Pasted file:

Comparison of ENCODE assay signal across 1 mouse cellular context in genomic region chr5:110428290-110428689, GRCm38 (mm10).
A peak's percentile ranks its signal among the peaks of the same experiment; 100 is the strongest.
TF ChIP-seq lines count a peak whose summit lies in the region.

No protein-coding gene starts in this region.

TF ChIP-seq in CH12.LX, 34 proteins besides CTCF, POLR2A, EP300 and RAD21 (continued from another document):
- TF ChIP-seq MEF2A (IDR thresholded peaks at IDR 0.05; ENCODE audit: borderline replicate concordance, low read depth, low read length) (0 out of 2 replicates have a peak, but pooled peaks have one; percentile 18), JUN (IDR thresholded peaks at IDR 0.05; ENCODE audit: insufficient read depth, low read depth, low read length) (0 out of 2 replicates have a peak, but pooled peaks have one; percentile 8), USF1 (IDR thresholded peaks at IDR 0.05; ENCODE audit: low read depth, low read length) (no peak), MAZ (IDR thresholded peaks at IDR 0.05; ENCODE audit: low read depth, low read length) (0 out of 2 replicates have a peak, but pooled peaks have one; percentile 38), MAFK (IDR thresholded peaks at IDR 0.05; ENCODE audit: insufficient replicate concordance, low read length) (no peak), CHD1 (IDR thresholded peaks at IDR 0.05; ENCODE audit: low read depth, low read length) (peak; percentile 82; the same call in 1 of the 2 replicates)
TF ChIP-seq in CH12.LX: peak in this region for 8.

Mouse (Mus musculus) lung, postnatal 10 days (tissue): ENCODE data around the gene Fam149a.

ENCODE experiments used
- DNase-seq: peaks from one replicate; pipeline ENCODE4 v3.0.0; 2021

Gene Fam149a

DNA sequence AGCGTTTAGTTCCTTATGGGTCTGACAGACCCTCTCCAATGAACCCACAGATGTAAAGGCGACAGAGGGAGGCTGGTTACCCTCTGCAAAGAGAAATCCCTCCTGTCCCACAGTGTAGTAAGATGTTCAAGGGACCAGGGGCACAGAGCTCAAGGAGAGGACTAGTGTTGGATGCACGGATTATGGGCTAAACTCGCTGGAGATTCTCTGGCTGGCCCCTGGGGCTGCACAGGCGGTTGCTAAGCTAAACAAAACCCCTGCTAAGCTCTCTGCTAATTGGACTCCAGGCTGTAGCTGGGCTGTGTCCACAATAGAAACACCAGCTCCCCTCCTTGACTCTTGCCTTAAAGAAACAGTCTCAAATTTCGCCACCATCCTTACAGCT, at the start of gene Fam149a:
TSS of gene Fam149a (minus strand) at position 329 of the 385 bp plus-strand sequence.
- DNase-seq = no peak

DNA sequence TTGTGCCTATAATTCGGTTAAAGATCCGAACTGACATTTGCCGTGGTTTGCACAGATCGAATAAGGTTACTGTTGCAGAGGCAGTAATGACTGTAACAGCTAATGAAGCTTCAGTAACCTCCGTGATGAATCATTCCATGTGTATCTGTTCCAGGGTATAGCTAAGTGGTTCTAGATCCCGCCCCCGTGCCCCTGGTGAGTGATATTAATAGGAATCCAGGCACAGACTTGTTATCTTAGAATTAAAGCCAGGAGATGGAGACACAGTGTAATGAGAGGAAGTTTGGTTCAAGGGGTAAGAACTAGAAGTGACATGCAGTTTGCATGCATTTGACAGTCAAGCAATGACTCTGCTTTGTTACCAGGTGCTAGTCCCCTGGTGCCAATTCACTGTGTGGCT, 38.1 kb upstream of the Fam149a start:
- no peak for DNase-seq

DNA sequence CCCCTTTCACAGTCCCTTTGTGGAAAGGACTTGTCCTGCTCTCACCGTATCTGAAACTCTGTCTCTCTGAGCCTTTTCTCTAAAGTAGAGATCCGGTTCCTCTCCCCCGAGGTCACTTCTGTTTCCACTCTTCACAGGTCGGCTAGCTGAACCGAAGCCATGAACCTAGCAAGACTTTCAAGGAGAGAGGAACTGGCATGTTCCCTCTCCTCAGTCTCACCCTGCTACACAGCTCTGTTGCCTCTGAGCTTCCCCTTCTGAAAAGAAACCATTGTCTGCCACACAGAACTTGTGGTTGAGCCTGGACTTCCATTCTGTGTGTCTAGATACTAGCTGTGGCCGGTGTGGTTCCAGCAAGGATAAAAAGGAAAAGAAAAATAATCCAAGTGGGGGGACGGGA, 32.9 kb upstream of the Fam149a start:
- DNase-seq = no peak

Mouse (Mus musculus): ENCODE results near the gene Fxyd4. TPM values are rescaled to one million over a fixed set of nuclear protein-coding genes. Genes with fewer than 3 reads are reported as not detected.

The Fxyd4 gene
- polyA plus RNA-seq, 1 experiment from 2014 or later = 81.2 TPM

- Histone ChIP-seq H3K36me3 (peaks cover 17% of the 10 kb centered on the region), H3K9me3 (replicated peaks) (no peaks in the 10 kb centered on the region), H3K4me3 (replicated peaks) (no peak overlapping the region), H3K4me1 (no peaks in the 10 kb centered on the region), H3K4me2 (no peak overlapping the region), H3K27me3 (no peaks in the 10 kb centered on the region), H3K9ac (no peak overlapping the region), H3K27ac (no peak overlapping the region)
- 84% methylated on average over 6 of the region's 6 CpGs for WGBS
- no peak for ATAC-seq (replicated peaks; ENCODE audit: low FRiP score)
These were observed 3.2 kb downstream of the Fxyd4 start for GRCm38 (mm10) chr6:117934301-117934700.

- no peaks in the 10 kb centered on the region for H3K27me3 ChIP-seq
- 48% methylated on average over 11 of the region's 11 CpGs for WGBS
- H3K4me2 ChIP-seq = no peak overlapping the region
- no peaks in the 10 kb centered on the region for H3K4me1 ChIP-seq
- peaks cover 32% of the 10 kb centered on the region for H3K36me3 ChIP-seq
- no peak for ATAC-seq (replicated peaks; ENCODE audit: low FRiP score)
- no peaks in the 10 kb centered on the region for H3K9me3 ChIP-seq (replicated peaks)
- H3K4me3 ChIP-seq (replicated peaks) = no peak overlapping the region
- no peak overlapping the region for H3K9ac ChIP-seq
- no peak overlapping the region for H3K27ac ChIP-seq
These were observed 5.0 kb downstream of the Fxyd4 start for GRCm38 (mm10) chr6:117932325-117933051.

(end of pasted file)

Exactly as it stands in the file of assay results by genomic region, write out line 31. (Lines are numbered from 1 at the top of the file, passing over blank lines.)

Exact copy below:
- no peak for ATAC-seq (replicated peaks; ENCODE audit: low FRiP score)